Published : 2013-09-13 20:23
Updated : 2013-09-13 20:23
Little work is being done at the National Assembly though almost two weeks have passed since the 100-day regular legislative session started on Sept. 2. The National Assembly will have squandered 20 days of the session if it fails to put its operations back on track before the three-day Chuseok holiday starts on Wednesday.
The National Assembly is being held hostage by a political standoff over the National Intelligence Agency’s alleged attempt to interfere with the presidential election process last year. The opposition Democratic Party is boycotting its session while demanding President Park Geun-hye take action against the spy agency, which it accuses of breaching the law on an order from the agency’s previous director.
More specifically, the opposition party is calling on President Park to shed light on the spy agency’s illegal political activities, punish those responsible and offer an apology. It also demands she dismiss the incumbent director of national intelligence for a different reason and commit herself to reforming the agency.
The National Assembly has little time to waste during its regular session, in which it is required to conduct a 20-day inspection of government agencies and deliberate on the administration’s budget request before passing it 30 days before the new fiscal year starts. It also needs to act on pending bills. Among them are revision bills to the tax laws and others that are designed to encourage job creation and investments and promote fair trade.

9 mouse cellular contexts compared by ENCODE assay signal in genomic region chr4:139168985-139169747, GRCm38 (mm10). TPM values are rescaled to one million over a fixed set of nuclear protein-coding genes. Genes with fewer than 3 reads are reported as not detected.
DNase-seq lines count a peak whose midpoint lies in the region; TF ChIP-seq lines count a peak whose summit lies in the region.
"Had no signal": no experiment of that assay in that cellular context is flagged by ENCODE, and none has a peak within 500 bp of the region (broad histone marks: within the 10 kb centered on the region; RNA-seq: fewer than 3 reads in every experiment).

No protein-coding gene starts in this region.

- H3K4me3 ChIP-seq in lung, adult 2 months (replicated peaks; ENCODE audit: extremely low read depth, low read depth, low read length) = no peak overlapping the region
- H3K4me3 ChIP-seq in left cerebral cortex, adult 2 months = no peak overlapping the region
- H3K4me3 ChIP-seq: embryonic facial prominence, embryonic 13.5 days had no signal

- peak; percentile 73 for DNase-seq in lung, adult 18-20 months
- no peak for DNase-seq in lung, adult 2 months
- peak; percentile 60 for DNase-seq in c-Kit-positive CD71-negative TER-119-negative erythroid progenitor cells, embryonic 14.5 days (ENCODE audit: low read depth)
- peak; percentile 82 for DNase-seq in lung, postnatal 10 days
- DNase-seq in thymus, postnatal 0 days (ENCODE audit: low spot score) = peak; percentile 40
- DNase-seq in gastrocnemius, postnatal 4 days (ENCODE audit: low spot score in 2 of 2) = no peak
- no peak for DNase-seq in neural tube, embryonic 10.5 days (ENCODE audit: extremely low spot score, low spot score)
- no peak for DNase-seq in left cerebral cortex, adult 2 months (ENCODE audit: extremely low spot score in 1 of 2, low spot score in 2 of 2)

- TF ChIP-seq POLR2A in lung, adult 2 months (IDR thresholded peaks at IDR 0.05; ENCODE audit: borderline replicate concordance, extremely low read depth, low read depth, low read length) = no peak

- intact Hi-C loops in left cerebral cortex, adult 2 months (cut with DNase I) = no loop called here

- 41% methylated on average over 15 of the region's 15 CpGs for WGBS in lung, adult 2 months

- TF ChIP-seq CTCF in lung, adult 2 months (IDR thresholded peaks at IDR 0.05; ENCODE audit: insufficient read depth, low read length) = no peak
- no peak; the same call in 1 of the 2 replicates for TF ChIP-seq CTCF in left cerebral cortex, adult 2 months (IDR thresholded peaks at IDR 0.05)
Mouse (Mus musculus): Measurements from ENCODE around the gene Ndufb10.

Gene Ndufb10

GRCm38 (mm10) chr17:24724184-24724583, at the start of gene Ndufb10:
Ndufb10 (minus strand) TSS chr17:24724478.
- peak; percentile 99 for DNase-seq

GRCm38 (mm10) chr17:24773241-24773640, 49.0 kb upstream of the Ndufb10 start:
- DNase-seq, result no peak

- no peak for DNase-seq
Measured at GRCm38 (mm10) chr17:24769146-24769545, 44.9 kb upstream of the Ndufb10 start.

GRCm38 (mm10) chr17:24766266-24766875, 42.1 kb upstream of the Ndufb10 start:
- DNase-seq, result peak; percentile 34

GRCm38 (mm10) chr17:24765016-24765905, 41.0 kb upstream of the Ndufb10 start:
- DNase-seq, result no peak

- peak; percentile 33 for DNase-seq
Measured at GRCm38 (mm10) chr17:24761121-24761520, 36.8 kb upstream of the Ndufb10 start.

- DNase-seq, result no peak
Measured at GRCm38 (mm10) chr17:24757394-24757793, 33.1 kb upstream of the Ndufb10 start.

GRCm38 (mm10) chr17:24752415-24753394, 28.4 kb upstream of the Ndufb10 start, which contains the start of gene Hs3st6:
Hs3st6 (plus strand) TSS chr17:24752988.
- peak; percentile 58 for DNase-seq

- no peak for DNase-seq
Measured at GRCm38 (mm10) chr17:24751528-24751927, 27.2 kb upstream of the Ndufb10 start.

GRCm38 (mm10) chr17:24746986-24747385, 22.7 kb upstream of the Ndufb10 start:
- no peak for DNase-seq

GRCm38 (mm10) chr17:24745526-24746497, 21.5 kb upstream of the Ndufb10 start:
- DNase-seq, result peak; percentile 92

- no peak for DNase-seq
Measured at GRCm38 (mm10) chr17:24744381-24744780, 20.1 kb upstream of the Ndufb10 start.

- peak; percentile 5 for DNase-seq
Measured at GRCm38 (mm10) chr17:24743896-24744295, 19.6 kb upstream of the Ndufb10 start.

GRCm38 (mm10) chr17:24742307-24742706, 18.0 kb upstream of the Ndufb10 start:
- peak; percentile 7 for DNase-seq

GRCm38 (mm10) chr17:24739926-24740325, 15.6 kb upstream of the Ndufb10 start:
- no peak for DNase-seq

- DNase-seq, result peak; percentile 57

For a breakthrough in the impasse, the leader of the opposition party called for exclusive talks with President Park. To this, President Park made a counterproposal: She said she would like to visit the National Assembly and meet the opposition leader, together with the chairman of the ruling Saenuri Party.
The opposition party accepted Park’s offer. What the two sides need to do is set the framework for the talks. Prior to such high-profile talks, the agenda is fixed and areas for potential agreement are selected. The rationale behind such conventional preparations is that the president and the opposition leader should not leave the conference table empty-handed.
If the convention prevails this time again, the presidential office and the opposition party will surely engage in frantic, behind-the-scenes negotiations over the weekend. The negotiators will have to race against the clock, with talks scheduled for Monday.
The presidential office should be prepared to give substantial concessions for the settlement of pending issues. Otherwise, Park may fail to give the public an impression that she has done enough. For its part, the opposition party should meet the presidential office halfway. Its leader cannot endear himself to the public if the talks are derailed because too much is demanded of the president.